Your Money or Your Life

Benjamin Kubelsky is walking down the street when a villain carrying a gun jumps in front of Benjamin and demands, “Your money or your life!”  There is a long pause as the robber becomes more agitated. “Well?” he demands, “Your money or your life?” Says Benjamin, “I’m thinking, I’m thinking!”

Those of you of my advanced years might remember that Benjamin Kubelsky was the birth name of Jack Benny, and this was a part of one of his television monologues. Benny’s stage persona was one of being a tightwad. The reality of Jack Benny’s life was that he was anything BUT a cheapskate. Benny was, in fact, extraordinarily generous and over the years donated millions.

“My money or my life” is one of the challenges presented by Judaism in no less important a place than the paragraph which follows the Shema.

In my youth I was taught that the V’ahavta begins, “You will love the Lord Your God with all your heart, with all your soul, and with all your might”. Even the early Rabbis knew this was not an accurate translation, and Rashi, who died in 1105, combined their writings most clearly.

“Love God with all your heart” refers to our intellectual commitment to Judaism.  “Love God with all your soul” really refers to our bodies, because the 685 times the Hebrew word nefesh occurs in the Bible, it never means ”soul”, which word does not appear until Rabbinic Judaism.  “Love God with all your might” has nothing to do with strength; the Rabbis understood it to refer to our possessions.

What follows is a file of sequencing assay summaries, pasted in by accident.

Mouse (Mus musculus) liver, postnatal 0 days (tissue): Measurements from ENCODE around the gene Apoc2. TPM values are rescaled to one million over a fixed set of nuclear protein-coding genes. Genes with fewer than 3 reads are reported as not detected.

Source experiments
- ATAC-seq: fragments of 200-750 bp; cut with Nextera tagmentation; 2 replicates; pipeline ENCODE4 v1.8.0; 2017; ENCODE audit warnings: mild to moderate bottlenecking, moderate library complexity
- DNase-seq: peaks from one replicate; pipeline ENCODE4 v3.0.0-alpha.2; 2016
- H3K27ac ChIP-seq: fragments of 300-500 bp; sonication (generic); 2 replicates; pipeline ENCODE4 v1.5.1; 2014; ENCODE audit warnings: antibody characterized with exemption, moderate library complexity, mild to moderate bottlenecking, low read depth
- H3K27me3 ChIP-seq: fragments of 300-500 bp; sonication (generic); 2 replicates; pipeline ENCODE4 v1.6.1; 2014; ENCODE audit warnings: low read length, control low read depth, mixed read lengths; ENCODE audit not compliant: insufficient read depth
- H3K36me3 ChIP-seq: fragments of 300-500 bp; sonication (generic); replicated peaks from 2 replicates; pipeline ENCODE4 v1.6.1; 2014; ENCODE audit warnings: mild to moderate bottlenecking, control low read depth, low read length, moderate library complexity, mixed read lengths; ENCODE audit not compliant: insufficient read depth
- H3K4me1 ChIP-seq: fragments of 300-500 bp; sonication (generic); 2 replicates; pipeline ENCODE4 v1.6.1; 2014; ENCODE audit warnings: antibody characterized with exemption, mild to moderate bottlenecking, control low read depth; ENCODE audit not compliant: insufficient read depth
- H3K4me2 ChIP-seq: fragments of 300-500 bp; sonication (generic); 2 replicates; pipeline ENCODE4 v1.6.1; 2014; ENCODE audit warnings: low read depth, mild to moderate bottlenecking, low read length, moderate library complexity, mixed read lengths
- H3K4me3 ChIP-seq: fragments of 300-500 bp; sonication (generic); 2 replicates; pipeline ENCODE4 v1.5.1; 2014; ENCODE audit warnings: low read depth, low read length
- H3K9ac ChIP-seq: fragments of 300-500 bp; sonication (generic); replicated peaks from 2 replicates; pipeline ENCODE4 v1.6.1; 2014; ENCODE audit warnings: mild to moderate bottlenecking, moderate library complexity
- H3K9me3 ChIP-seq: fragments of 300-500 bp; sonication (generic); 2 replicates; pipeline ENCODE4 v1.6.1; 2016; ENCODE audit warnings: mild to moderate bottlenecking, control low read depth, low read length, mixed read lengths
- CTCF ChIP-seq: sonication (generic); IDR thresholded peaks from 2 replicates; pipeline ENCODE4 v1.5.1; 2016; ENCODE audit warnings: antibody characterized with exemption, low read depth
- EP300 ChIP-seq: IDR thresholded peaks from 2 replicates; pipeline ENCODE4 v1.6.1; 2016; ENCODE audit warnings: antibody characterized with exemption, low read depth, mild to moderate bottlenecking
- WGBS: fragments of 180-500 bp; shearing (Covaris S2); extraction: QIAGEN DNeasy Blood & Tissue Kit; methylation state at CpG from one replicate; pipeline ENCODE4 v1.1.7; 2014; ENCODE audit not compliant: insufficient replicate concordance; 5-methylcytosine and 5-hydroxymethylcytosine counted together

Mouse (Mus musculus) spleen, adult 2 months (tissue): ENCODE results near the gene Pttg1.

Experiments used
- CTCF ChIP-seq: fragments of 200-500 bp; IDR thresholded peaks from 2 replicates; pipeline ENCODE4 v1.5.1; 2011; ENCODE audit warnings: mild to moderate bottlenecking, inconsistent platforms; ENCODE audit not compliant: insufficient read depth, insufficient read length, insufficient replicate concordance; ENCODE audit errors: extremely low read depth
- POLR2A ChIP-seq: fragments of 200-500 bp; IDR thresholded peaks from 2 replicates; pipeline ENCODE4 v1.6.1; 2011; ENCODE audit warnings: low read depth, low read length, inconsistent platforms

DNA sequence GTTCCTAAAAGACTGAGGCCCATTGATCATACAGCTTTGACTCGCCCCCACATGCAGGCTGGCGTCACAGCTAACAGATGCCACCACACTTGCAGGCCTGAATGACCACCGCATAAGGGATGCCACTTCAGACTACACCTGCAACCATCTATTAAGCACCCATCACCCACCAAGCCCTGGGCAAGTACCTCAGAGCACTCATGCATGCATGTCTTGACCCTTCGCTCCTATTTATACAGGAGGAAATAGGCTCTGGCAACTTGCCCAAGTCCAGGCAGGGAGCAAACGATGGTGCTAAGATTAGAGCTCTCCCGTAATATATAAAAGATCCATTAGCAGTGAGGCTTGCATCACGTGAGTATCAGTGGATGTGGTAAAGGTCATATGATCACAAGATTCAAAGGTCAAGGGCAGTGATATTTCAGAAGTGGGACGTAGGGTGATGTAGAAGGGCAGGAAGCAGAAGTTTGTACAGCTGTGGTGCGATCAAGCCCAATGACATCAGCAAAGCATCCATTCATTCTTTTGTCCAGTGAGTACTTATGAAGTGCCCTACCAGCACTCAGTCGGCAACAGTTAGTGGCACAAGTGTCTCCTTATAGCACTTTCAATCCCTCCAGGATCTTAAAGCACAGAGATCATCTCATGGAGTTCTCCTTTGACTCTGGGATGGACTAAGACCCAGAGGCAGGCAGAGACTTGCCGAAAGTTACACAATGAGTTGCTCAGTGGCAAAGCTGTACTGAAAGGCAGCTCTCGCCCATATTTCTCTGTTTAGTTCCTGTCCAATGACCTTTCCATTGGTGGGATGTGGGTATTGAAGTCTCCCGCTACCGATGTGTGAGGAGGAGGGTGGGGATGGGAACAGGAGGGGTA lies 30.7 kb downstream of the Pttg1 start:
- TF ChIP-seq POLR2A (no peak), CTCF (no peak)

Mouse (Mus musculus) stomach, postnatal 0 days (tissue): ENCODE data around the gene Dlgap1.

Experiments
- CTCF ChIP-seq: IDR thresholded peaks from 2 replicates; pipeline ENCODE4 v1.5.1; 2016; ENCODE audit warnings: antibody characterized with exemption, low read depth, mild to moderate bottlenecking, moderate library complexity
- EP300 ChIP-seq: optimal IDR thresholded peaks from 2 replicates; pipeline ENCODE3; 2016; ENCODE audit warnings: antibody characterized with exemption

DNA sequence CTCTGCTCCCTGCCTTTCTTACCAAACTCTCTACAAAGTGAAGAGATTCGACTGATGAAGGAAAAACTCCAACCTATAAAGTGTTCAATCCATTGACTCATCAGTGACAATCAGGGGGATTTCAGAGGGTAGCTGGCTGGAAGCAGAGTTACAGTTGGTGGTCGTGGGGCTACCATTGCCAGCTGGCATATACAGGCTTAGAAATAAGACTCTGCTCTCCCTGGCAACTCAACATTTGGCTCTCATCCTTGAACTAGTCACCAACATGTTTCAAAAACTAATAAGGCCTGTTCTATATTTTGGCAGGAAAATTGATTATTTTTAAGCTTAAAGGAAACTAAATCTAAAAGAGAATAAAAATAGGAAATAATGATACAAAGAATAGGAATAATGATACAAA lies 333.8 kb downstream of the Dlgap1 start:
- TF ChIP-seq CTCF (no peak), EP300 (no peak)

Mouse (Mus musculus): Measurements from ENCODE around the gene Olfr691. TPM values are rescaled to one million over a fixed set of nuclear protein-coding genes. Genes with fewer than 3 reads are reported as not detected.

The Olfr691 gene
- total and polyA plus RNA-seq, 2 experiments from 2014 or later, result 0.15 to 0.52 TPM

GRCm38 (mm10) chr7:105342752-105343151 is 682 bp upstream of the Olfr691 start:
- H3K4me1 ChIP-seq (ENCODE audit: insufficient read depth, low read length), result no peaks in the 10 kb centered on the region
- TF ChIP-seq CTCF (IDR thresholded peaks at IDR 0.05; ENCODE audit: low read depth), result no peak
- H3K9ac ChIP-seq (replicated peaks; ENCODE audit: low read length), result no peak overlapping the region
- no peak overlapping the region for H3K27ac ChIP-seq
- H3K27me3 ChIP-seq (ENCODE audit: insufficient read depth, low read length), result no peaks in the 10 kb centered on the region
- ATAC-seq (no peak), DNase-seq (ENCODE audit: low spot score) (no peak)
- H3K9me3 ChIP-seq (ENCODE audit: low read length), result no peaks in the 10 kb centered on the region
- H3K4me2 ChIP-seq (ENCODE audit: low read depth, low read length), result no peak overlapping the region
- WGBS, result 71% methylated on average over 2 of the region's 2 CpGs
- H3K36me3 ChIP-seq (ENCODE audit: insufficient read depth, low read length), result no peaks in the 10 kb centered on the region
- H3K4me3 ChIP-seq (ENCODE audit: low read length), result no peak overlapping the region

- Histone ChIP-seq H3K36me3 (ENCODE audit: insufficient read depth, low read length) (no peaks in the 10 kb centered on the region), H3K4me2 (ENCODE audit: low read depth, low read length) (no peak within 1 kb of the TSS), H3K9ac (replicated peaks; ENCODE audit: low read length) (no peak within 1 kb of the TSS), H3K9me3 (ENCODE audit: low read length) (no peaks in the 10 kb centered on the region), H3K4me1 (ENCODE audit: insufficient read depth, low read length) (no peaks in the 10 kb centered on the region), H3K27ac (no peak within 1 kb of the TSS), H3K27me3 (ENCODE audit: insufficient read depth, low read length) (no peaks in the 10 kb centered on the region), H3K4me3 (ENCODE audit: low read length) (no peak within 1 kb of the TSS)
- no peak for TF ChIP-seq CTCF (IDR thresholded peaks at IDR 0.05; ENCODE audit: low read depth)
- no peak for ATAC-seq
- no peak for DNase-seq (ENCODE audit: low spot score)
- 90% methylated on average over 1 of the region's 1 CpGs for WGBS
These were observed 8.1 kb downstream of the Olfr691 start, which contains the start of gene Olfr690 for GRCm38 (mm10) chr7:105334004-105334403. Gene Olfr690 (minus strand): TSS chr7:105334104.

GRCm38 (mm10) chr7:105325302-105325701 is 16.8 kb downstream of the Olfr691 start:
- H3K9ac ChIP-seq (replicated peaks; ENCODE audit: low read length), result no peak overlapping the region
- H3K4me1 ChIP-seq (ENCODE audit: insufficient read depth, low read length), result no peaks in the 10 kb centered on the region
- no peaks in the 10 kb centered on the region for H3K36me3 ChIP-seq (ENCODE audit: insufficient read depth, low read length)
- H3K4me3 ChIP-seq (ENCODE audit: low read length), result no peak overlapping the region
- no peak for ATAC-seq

There is something about possessions – owning and controlling physical objects – that leads us to abandon our values and our common sense. This happens to no lesser a person than Jacob in the thirty-second chapter of the Book of Genesis.

Jacob is about to reunite with his brother Esau, whom he has cheated out of the family inheritance. He is afraid that Esau still hates him and will want to kill him. So Jacob divides his family and possessions into two camps in order that at least half of his family will survive.

Then Jacob appears to turn his intellect off.

Jacob remembers that he has left some small vessels behind, and he goes out alone to retrieve them. These vessels were not sacred, they were not valuable – they were merely possessions. And Jacob risked his life, wandering out alone to make sure he did not lose them.

Although Jacob survived his foolish adventure, perhaps there is a lesson for all of us in this small event.

We all have possessions. It is human nature to want to have possessions. But at what cost do we value them? In the V’ahavta there is an order – intellect (our traditions), our lives, our possessions. How we should value all of these is set out straightforwardly. Jacob had it wrong but survived. Will we?

Let’s not be like Jack Benny’s persona who, in the face of a gun, says, “I’m thinking, I’m thinking”.

B’Shalom
Rabbi Stanley Halpern

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